Parma Animal Shelter: Dogs Playing for Life Mentorship Grant (Invitation Only)
What was the money or product used for?

The $1,000 grant was used to pay my tuition for the Dogs Playing for Life mentorship at the Longmont Humane Society in Longmont, Colo., in August.

How did this grant help your organization and the pets in your care?

This grant enabled me to learn how to conduct successful playgroups and also basic dog-training tips. This has greatly benefited our organization because we are able to have playgroups with the dogs to get them outside and exercised more. It allows us to better assess the dogs' personalities and how they will behave with other dogs. Also, with the training tips I learned, I can pass those along to other volunteers so the dogs can receive more training reinforcement. The public also enjoys watching the dogs play together. It gives potential adopters a chance to see the dogs in action.

How many pets did this grant help?

This grant will help almost every dog that comes into our shelter, which is about 400 annually. Each dog will benefit from playgroups and learning some basic training.

Please provide a story of one or more specific pets this grant helped.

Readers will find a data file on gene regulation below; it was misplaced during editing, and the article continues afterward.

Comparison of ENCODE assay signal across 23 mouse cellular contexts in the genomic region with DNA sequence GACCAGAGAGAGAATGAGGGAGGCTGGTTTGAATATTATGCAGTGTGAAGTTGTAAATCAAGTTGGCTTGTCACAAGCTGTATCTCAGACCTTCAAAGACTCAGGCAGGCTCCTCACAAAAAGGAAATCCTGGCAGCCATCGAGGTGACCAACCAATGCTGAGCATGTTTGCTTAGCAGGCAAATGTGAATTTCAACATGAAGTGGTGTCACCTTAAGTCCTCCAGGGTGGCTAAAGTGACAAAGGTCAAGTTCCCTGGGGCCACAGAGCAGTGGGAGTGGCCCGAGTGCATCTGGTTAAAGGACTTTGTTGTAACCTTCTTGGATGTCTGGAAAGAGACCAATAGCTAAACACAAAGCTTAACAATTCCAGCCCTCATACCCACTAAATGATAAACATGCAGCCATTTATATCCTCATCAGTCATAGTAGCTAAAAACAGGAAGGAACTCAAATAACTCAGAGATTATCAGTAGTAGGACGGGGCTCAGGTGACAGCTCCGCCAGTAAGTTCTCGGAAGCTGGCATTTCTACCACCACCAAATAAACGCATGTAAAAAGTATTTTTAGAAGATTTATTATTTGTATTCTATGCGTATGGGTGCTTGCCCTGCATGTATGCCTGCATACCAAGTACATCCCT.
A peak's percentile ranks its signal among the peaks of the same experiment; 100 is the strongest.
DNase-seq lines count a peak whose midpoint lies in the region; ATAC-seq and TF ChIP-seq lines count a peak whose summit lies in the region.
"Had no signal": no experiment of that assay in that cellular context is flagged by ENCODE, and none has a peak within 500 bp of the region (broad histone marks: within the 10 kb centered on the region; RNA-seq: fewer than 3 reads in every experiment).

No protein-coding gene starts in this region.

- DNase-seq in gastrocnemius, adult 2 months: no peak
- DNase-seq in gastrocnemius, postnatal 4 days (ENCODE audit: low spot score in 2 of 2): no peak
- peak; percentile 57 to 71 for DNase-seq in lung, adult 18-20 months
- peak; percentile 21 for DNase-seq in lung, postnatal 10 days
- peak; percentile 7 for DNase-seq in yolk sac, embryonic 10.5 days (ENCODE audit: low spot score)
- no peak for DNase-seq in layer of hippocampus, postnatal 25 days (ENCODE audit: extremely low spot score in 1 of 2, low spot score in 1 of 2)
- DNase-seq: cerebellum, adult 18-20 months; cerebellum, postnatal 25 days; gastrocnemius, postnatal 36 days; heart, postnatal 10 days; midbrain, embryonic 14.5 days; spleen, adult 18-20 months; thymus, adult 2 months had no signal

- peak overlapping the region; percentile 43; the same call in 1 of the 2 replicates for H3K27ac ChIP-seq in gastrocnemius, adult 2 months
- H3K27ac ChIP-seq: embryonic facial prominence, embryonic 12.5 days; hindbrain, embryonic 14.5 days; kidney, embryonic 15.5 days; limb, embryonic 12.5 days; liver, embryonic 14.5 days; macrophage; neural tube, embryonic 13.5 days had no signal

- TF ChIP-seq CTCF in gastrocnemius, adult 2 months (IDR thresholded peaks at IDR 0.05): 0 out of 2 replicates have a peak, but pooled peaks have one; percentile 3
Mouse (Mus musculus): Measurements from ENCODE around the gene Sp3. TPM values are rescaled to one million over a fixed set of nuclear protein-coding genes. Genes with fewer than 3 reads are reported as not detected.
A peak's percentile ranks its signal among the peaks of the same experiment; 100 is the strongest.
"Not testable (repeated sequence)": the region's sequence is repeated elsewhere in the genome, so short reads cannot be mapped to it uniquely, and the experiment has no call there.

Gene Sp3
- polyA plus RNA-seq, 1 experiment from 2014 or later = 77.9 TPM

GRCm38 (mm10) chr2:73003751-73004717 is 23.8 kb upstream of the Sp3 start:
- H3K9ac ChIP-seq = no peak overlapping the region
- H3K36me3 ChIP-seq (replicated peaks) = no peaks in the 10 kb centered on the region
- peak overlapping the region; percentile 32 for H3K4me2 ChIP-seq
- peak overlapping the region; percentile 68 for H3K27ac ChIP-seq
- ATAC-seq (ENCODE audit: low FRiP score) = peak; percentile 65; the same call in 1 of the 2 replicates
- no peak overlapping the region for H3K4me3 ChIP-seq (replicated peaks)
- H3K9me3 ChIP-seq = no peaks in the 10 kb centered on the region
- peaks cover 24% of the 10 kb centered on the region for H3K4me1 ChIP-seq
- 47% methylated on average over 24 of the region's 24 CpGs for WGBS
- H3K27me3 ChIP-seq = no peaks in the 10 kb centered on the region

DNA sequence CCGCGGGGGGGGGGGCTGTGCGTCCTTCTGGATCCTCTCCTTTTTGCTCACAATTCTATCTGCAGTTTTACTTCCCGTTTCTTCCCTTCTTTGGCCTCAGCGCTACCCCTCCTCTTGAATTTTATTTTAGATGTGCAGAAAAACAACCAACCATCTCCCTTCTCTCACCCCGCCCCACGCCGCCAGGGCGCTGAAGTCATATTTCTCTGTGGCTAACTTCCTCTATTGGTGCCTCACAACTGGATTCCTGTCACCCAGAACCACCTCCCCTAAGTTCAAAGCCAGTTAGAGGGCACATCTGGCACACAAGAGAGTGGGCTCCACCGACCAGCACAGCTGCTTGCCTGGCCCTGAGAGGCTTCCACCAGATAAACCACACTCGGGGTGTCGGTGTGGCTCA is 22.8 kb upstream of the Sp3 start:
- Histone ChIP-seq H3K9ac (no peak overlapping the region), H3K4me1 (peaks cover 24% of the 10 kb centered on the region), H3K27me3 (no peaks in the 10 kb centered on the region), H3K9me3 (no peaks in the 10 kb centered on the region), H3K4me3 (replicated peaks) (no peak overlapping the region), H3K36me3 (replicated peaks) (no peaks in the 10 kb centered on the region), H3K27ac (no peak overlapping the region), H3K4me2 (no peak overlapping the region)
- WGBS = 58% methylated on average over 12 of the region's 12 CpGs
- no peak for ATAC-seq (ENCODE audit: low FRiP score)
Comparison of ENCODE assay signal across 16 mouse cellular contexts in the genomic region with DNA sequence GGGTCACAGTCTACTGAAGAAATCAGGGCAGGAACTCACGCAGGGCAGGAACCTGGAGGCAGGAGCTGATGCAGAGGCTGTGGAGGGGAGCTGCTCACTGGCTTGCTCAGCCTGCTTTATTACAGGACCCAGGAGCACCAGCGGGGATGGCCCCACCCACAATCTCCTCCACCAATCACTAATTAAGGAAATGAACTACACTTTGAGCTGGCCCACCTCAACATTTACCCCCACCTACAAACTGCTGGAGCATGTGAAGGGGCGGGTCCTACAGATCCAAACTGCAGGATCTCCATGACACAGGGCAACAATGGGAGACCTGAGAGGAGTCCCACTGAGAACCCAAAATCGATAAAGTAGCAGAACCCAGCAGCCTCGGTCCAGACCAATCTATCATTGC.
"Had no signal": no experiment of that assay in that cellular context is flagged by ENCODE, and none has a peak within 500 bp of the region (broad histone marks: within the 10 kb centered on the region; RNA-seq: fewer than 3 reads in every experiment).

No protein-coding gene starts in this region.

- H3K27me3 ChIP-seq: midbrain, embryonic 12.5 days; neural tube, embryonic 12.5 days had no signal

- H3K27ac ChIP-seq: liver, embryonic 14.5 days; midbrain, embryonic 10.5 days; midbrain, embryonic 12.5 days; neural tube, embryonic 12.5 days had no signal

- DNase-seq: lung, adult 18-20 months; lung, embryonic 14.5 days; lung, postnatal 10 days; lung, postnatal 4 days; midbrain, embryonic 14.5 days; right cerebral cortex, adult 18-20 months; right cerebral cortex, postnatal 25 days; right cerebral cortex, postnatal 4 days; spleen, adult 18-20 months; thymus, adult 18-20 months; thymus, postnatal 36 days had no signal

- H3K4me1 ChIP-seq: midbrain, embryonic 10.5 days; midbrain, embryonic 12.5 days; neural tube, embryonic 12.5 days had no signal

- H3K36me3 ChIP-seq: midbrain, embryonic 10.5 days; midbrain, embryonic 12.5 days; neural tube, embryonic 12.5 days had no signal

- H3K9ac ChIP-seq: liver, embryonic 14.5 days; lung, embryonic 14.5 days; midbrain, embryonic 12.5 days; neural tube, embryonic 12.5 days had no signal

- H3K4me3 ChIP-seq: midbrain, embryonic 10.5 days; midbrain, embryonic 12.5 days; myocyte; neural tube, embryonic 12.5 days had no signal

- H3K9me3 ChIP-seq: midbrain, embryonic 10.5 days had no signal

Many times at our shelter, people will label dogs as “aggressive” with other dogs. They’ll say the dogs do not like other dogs and we should keep them away from each other. By having playgroups, we have been able to quash these untrue labels. Once in the playgroup, dogs come alive and love playing with each other. Volunteers have seen the difference in the dogs and have become more interested in playgroups and how they work. I’ve already conducted one training session with volunteers and we are planning another one. Many dogs have benefited from playgroups. Murphy, the brown-and-black dog in the photos below, has been available for adoption for a while now; he has become my helper dog. He gets along with and tolerates all the other dogs and so he’s been my assistant! Meet Murphy: